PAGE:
5. Poor agricultural growth rate due to poor reforms in the institutional factors like land and credit.

Solutions :

1. Financial sector reforms to solve problem of both banking crisis and economic recession
2. Codification of labour laws and land laws
3. Infrastructure creation
4. Increase the rural demand

Economic cycle :

It is the alternating expansion and contraction of the business or economy.

How the Economic Cycle Works :

The four stages of the economic cycle are also referred to as the business cycle. These four stages are expansion, peak, contraction, and trough.

During the expansion phase, the economy experiences relatively rapid growth, interest rates tend to be low, production increases, and inflationary pressures build. The peak of a cycle is reached when growth hits its maximum rate. Peak growth typically creates some imbalances in the economy that need to be corrected. This correction occurs through a period of contraction when growth slows, employment falls, and prices stagnate. The trough of the cycle is reached when the economy hits a low point and growth begins to recover.

Stages in economic cycle :

Expansion ,peek , recession ,depression, trough and recovery.



GS-III : Economic Issues WTO



Services Exports Promotion Council (SEPC), set up by the Ministry of Commerce & Industry, has brought out the India Intellectual Property (IP) Guide at Cannes in MIPCOM 2019 for the Media and Entertainment (M&E) industry.


  • Catalogue of over 60 Indian IPs, popular in over 160 countries.
  • Tries to break the narrative of only low-end work being done in India and to promote innovation.
  • IP is the most important asset in the service sector like M&E Industry
  • Intellectual Property (IP), especially in the innovation economy of today, is vital to a large number of SEPC's stakeholders.
  • Committee will be set up by SEPC to help small and medium entertainment companies to access critical aspects of IP creation.
  • The aim is to assist companies and content creators to maximise the value of IP.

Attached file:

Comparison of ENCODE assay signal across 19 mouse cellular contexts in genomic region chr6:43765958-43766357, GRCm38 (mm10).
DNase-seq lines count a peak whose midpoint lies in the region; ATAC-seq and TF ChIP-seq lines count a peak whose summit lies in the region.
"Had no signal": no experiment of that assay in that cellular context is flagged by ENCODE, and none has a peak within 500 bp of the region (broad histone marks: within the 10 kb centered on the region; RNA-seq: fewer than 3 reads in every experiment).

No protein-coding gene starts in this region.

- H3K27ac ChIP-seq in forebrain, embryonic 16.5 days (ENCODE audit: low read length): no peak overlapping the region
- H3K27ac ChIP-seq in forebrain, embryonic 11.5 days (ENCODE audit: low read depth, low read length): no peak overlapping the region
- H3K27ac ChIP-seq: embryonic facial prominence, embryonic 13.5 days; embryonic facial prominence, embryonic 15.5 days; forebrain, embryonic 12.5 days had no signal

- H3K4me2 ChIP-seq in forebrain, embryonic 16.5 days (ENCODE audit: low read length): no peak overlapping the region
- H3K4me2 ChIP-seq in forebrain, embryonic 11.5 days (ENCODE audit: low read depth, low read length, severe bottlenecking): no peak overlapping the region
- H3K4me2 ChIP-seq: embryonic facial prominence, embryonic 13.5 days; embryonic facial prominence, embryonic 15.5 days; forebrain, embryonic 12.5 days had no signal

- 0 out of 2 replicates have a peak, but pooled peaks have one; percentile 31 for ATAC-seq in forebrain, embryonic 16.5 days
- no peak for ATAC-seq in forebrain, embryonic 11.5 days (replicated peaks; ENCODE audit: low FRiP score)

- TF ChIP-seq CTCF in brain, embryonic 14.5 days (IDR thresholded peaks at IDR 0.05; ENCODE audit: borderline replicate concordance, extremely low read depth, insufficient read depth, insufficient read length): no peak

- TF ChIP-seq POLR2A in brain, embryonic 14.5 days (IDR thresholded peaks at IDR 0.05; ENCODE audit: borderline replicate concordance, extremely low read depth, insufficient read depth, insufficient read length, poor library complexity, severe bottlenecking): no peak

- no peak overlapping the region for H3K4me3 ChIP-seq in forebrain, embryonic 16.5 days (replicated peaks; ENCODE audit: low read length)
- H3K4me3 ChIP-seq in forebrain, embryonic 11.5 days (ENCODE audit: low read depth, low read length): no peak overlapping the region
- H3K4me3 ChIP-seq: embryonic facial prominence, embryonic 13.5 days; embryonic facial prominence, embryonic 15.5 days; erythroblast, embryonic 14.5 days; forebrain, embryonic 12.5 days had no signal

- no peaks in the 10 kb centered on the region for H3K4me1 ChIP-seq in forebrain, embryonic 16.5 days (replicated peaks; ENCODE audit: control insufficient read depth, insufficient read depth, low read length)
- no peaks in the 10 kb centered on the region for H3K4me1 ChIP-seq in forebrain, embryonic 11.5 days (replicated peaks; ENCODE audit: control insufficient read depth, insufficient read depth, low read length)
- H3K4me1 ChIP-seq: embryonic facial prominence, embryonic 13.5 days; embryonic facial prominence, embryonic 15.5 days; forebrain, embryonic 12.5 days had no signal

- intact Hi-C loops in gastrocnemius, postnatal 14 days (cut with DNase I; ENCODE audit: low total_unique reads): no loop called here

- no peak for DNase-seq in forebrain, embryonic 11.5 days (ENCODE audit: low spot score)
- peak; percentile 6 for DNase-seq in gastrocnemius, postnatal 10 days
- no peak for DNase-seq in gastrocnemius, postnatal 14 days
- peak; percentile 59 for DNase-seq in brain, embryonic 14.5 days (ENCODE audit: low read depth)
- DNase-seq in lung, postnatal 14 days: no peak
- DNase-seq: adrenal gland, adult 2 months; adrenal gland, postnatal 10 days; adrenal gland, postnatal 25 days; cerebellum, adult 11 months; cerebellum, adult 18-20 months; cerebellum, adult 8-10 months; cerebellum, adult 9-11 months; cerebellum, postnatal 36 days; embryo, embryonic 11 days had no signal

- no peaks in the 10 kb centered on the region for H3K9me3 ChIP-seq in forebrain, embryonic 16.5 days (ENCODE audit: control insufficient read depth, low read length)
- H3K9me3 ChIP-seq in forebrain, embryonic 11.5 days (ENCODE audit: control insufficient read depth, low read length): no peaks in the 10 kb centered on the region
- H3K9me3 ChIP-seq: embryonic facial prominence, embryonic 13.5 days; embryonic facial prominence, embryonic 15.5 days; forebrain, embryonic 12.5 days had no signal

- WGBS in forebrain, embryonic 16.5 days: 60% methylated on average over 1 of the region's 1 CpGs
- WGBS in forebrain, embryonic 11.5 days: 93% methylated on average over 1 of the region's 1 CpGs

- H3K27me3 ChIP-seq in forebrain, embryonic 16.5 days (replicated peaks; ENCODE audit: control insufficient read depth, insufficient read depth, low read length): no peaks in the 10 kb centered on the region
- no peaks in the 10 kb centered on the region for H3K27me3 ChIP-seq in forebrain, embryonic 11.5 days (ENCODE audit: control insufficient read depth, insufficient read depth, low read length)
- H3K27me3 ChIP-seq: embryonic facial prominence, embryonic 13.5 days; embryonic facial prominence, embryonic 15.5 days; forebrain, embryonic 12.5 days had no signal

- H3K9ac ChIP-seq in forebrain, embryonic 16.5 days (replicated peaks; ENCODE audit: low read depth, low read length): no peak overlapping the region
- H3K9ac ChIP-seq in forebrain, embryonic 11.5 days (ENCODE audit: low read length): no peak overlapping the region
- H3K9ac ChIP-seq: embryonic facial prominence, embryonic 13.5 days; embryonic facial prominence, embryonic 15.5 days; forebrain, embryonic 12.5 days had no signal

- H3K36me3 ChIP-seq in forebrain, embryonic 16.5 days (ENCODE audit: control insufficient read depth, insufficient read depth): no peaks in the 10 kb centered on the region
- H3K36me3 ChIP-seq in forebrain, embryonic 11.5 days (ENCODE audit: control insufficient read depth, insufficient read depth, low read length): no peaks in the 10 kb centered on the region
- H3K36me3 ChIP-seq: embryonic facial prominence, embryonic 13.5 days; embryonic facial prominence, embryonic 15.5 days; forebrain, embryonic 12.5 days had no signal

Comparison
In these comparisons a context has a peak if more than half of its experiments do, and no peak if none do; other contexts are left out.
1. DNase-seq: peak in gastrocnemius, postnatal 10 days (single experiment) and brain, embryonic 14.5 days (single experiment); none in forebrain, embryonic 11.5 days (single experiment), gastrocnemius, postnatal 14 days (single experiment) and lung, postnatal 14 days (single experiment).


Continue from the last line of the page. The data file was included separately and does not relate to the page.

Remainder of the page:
• SEPC is an Export Promotion Council set by the Ministry of Commerce & Industry, Government of India.
  • It is an apex trade body which facilitates service exporters of India.
  • As an advisory body, it actively contributes to the formulation of policies of the Government of India and acts as an interface between the Services Industry and the Government.
  • SEPC has been instrumental in promoting the efforts of the Indian service exporting community, and in projecting India’s image abroad as a reliable supplier of high-quality services.
  • IT organizes a large number of promotional activities such as buyer-seller meets (BSM) – both in India and abroad,


The TRIPS Agreement came into effect on 1st January 1995, is considered till date most complete multilateral agreement on intellectual property. The areas of intellectual property it covers are as following:

  • Trademarks
  • Industrial designs;
  • Copyright and related rights (i.e. producers of the broadcasting organisations, the rights of performers);
  • Geographical indications which include appellations of origin;
  • The layout designs (topographies) of assimilated circuits;
  • The information which are not closed includes test data and trade secrets;
  • Patents which include protection of new varieties of plants;

Source: PIB